by guest blogger Peggy Kotsopoulos, registered holistic nutritionist, culinary consultant, member of Team Vega, and author of Kitchen Cures: Revolutionize Your Health with Foods that Heal
2015 is just about in full swing! What will the year bring us? No one knows for sure, but here are my five flavor forecasts for the upcoming year:
1. A new wave of exotic waters. Move over, coconut water…you’re in for some stiff competition with all the other exotic waters hitting the marketplace! Everything from maple water to watermelon water, aloe water to birch water, cactus water to barley water, and even artichoke water! With proper hydration being a top health priority and good ole traditional, plain water being too boring for some, we will have more picks of naturally flavored waters with additional health benefits. Just check the ingredients to make sure yours doesn’t contain added sugar!
2. All things fermented. Gut health and probiotics have been healthy trends in recent years. And rightly so, since roughly 70 percent of our immune system resides in our gut. While it’s good to take a probiotic supplement every day, fermented foods contain naturally occurring probiotics that aid in digestion and gut health—the Japanese have it right by drinking miso soup before a meal. Fermented foods, such as miso, kimchi, kefir, kombucha, tempeh, raw sauerkraut, and even yogurts made out of almond and coconut milk are becoming increasingly popular ways to boost gut health.
3. Whole foods. I’m not exactly talking the variety of whole foods (such as apples and spinach) you find when you walk into your grocery store ready to be eaten or prepared on their own (although these are, of course, fantastic for you). But rather, whole food ingredients found in things like supplements and bars. As consumers become more educated about what they are putting in their bodies and full transparency is required on nutrition labels, companies are starting to use whole food ingredients—instead of fillers and supplements—to make up their vitamin and mineral requirements. For example, the vitamin and mineral blend in new Vega One is made from whole fruits and vegetables like spinach, broccoli, tomatoes, apples, beets, and carrots. It’s not just the vitamin and mineral blend that’s made from real foods; every ingredient is made from whole food ingredients! Ingredients you’d choose to put in your smoothie yourself if you had the time.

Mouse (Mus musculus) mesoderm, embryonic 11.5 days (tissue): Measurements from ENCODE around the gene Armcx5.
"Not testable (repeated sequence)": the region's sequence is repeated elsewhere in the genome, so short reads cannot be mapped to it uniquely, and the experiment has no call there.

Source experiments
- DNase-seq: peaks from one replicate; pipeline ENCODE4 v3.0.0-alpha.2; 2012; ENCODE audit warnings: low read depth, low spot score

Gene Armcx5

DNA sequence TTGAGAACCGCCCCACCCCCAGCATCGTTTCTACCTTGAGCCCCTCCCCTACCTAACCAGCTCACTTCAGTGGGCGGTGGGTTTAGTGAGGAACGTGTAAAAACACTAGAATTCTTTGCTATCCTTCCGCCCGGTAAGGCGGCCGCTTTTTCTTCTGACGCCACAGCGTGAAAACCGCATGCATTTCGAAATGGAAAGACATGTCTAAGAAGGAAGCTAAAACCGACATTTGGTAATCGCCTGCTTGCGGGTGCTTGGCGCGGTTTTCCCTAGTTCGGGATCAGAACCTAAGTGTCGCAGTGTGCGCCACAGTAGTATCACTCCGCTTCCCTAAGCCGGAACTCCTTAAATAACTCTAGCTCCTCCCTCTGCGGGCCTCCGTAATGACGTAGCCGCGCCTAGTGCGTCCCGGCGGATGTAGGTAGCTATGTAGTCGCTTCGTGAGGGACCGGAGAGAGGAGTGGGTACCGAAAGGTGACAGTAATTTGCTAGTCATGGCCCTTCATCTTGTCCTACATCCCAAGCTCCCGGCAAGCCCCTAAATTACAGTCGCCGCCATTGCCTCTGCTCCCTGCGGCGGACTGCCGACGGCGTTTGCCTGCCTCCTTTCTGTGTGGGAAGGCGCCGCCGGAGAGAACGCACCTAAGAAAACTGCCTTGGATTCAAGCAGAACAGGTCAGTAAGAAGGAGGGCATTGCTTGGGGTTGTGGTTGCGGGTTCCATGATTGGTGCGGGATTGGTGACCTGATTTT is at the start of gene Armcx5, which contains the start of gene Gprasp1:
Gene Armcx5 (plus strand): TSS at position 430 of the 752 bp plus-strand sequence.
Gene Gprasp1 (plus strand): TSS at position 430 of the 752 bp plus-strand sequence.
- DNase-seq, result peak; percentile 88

4. Non-GMO verification. Increased disclosure and education in the food scene has upped the ante for food manufacturers to become non-GMO certified. GMOs, or genetically modified organisms, are species genetically engineered through artificial procedures that crossbreed and/or manipulate genetic makeup. There’s still a lot of research to be done on their long-term health effects, and many countries require GMO labeling on foods. Since there is no federal law that enforces labeling of GMO-containing foods in the United States or Canada, many manufactures are taking it upon themselves to get non-GMO verified by the Non-GMO Project, a third-party organization that ensures the foods and ingredients used are not GMO so consumers can make an informed choice. Look for the Non-GMO Project label, since this organization is the industry standard for third-party verification.
5. Ancient grains (not just quinoa!). While, for the past few years, we’ve had our run with quinoa, other ancient grains, including teff and kaniwa, are stepping up to make their mark. Both of these grains are gluten-free and high in protein, contributing to their popularity. Teff originated in East Africa and is a teeny-tiny little grain (similar in size to poppy seeds), making it easy to cook and use as an ingredient. Pasta manufacturers are now creating teff pasta as a gluten-free and high-protein alternative. In addition, teff is super high in calcium; in fact it’s one of the highest grain sources. Kaniwa is a close relative to quinoa, is also from South America, and is just a smaller, deep-red version. It exhibits a very similar nutritional profile to quinoa and is becoming increasingly popular for use in soups, salads, and side dishes and as a breakfast cereal.
What healthy foods do YOU think will be hot in 2015?
Peggy Kotsopoulos is a registered holistic nutritionist (RHN) and culinary consultant focused on teaching real health through lifestyle and dietary choices that are easy and delicious. She obtained her RHN designation from the Canadian School of Natural Nutrition, completed her health educator certification from Hippocrates Health Institute, and graduated from Living Light Culinary Arts Institute. Peggy founded beVibrant—a food-based wellness consultancy. For more information, visit peggyk.com and follow Peggy K. on Twitter @BeVibranthHealth and on Google+.